Bagan (Burmese: ????; MLCTS: pu.gam, IPA: [b??à?]; formerly Pagan) is an ancient city located in the Mandalay Region of Burma (Myanmar). From the 9th to 13th centuries, the city was the capital of the Kingdom of Pagan, the first kingdom to unify the regions that would later constitute modern Myanmar. During the kingdom’s height between the 11th and 13th centuries, over 10,000 Buddhist temples, pagodas and monasteries were constructed in the Bagan plains alone, of which the remains of over 2200 temples and pagodas still survive to the present day.
Bagan stands out not only for the sheer number of religious edifices but also for the magnificent architecture of the buildings, and their contribution to Burmese temple design. The Bagan temple falls into one of two broad categories: the stupa-style solid temple and the gu-style (??) hollow temple.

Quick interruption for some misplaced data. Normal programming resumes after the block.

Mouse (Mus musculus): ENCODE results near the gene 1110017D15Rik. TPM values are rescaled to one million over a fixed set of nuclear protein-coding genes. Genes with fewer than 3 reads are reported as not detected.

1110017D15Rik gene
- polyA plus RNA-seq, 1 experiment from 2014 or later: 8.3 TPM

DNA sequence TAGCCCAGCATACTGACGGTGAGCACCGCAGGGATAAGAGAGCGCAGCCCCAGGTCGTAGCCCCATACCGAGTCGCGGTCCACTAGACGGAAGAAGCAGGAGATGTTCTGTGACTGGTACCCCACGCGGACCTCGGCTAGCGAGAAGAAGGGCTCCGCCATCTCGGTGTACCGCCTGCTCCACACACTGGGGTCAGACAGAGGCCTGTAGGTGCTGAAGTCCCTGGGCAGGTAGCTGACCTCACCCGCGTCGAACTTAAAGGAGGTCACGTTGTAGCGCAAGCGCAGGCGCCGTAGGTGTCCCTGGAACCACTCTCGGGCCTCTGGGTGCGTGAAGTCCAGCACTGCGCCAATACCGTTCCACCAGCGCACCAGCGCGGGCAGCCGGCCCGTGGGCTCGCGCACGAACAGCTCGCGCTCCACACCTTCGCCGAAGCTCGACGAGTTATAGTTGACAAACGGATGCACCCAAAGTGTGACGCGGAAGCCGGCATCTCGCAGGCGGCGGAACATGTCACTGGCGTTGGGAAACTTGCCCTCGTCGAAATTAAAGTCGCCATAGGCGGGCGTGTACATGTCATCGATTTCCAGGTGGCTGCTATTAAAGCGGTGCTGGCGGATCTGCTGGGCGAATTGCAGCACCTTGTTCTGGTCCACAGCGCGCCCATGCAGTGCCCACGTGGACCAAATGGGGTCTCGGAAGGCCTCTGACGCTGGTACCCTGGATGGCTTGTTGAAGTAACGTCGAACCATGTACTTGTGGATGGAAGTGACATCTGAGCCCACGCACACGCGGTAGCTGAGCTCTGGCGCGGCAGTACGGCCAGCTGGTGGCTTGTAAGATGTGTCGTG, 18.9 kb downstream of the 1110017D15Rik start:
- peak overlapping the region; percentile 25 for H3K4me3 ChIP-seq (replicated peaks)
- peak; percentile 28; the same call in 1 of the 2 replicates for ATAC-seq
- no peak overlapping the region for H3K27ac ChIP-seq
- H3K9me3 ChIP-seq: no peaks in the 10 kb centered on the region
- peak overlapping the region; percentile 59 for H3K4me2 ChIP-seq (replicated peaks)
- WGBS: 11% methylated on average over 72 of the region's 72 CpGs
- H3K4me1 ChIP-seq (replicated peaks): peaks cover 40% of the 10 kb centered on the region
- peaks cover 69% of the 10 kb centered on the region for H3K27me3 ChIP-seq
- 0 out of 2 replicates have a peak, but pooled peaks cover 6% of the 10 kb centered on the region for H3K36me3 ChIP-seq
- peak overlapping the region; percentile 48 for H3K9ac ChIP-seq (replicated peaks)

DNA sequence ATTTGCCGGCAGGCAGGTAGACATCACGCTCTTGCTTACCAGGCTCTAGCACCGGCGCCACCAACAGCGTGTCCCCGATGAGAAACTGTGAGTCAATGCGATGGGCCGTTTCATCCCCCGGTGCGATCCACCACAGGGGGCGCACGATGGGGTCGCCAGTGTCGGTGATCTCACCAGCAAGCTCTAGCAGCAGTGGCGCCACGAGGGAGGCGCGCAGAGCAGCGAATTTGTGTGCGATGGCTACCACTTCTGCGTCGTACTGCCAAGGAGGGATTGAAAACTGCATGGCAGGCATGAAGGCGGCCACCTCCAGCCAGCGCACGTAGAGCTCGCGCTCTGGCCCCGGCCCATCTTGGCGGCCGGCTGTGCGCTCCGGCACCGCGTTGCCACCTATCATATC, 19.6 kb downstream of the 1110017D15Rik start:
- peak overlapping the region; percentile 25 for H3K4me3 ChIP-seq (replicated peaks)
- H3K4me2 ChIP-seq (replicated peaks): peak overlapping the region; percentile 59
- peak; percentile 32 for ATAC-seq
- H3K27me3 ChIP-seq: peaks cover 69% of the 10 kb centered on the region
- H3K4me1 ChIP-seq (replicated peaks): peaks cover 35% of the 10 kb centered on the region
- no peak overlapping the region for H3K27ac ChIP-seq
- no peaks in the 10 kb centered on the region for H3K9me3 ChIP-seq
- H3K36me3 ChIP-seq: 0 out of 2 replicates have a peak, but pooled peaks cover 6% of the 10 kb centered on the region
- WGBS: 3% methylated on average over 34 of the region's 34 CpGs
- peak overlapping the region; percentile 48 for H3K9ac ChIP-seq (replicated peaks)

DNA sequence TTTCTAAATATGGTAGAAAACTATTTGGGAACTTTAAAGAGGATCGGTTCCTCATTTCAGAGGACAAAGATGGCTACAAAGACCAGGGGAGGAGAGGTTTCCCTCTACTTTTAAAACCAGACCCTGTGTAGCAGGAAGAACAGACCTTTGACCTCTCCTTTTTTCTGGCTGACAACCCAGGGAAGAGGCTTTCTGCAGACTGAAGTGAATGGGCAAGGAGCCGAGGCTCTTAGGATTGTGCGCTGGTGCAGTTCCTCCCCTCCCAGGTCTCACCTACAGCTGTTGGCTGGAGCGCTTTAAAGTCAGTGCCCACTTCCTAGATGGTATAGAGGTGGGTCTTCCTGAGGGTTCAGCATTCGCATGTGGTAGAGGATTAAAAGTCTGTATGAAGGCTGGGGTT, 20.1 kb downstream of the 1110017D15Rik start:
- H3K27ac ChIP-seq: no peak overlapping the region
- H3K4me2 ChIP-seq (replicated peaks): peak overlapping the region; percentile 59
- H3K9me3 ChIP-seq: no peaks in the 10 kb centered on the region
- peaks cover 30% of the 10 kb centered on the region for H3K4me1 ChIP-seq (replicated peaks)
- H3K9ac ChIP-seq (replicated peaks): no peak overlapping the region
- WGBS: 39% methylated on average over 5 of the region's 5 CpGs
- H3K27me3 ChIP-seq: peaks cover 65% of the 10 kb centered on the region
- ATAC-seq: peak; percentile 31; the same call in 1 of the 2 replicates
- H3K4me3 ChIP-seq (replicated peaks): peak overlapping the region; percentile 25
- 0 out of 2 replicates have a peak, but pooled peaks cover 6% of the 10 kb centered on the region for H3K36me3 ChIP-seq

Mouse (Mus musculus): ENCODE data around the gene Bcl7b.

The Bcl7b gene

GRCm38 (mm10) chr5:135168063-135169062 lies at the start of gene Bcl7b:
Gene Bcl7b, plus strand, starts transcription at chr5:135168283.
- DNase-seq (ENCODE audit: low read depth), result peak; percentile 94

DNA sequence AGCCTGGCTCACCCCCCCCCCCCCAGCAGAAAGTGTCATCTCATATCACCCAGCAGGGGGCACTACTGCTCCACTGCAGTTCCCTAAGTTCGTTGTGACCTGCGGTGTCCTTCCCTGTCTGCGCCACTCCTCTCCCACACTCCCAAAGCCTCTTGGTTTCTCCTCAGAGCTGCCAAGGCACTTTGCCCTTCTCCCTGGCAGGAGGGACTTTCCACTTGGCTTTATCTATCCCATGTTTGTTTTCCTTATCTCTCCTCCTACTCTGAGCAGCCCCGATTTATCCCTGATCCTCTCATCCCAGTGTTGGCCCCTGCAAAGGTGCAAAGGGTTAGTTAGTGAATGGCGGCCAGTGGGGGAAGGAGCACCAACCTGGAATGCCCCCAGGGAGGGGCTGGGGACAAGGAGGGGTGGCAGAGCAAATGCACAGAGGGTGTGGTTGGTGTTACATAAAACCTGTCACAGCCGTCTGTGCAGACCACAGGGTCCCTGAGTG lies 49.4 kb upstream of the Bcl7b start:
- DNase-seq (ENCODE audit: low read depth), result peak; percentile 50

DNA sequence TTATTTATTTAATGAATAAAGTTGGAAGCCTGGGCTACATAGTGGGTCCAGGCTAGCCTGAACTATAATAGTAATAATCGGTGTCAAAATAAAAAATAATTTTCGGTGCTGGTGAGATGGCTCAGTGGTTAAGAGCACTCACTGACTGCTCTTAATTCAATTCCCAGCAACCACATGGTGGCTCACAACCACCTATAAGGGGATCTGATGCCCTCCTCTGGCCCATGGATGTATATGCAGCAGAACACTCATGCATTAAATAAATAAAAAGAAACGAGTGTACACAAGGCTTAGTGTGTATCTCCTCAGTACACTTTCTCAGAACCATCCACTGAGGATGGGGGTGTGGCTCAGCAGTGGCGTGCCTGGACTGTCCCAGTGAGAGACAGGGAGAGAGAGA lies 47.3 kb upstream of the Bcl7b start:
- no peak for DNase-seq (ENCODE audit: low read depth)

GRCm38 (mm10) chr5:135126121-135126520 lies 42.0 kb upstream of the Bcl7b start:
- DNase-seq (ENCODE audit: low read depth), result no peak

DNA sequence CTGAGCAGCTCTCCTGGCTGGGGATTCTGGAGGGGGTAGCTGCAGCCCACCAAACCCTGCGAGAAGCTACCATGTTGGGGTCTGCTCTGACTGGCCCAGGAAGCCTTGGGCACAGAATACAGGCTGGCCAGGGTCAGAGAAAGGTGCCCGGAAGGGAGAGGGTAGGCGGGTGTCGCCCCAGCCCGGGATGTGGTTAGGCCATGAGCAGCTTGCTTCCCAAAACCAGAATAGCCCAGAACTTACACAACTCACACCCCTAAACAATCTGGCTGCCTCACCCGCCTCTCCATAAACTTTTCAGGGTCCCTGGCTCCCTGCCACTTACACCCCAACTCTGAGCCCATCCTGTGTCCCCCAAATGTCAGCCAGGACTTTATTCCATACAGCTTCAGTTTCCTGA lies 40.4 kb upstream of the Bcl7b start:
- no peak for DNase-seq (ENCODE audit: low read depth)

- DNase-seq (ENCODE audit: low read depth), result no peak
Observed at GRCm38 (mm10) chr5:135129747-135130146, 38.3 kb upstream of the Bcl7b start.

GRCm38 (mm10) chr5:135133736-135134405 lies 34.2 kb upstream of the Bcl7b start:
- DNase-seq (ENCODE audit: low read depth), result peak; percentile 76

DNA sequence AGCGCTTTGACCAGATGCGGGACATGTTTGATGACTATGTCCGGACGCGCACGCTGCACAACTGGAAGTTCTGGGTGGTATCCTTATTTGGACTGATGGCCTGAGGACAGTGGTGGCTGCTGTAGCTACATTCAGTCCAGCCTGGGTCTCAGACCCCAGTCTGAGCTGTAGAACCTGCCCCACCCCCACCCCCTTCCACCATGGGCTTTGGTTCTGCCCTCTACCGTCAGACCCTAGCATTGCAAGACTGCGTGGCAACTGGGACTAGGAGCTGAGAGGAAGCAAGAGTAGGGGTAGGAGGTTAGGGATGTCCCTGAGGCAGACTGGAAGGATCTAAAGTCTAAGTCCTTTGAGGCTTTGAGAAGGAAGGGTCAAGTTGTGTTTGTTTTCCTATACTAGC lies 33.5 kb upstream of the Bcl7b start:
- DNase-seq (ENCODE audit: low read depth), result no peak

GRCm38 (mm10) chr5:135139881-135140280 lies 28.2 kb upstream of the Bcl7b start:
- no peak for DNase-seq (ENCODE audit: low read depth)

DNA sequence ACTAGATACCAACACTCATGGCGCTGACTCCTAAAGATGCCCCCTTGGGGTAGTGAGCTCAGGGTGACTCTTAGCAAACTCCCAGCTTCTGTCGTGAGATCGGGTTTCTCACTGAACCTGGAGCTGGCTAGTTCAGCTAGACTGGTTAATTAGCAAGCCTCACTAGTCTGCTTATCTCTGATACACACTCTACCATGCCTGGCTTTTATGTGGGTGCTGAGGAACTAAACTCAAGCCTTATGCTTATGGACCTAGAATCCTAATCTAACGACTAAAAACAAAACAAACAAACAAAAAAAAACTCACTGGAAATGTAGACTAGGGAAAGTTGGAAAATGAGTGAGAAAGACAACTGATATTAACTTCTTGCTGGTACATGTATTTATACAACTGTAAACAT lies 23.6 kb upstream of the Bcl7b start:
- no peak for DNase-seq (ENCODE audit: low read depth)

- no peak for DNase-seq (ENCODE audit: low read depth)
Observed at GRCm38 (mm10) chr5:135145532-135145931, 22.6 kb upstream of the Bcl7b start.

A stupa, also called a pagoda, is a massive structure, typically with a relic chamber inside. The Bagan stupas or pagodas evolved from earlier Pyu designs, which in turn were based on the stupa designs of the Andhra region, particularly Amaravati and Nagarjunakonda in present-day southeastern India, and to a smaller extent to Ceylon. The Bagan-era stupas in turn were the prototypes for later Burmese stupas in terms of symbolism, form and design, building techniques and even materials.